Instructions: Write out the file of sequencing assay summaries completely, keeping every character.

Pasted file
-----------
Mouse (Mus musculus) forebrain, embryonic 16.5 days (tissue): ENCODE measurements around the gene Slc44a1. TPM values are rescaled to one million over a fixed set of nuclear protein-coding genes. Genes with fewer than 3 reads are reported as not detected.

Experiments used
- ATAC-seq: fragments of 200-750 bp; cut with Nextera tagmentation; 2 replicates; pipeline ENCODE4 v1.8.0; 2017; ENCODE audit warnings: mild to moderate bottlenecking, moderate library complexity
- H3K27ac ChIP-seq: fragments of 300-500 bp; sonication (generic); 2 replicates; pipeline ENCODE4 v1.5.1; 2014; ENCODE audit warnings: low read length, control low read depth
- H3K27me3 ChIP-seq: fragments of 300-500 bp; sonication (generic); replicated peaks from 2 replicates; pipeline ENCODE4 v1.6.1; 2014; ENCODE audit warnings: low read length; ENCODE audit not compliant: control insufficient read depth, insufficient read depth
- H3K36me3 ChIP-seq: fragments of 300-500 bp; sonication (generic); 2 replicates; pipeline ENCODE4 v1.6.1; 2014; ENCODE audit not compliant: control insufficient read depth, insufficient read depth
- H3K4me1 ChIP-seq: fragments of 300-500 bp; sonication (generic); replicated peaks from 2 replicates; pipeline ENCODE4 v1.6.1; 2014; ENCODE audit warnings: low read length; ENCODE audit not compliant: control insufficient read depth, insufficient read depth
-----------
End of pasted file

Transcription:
Mouse (Mus musculus) forebrain, embryonic 16.5 days (tissue): ENCODE measurements around the gene Slc44a1. TPM values are rescaled to one million over a fixed set of nuclear protein-coding genes. Genes with fewer than 3 reads are reported as not detected.

Experiments used
- ATAC-seq: fragments of 200-750 bp; cut with Nextera tagmentation; 2 replicates; pipeline ENCODE4 v1.8.0; 2017; ENCODE audit warnings: mild to moderate bottlenecking, moderate library complexity
- H3K27ac ChIP-seq: fragments of 300-500 bp; sonication (generic); 2 replicates; pipeline ENCODE4 v1.5.1; 2014; ENCODE audit warnings: low read length, control low read depth
- H3K27me3 ChIP-seq: fragments of 300-500 bp; sonication (generic); replicated peaks from 2 replicates; pipeline ENCODE4 v1.6.1; 2014; ENCODE audit warnings: low read length; ENCODE audit not compliant: control insufficient read depth, insufficient read depth
- H3K36me3 ChIP-seq: fragments of 300-500 bp; sonication (generic); 2 replicates; pipeline ENCODE4 v1.6.1; 2014; ENCODE audit not compliant: control insufficient read depth, insufficient read depth
- H3K4me1 ChIP-seq: fragments of 300-500 bp; sonication (generic); replicated peaks from 2 replicates; pipeline ENCODE4 v1.6.1; 2014; ENCODE audit warnings: low read length; ENCODE audit not compliant: control insufficient read depth, insufficient read depth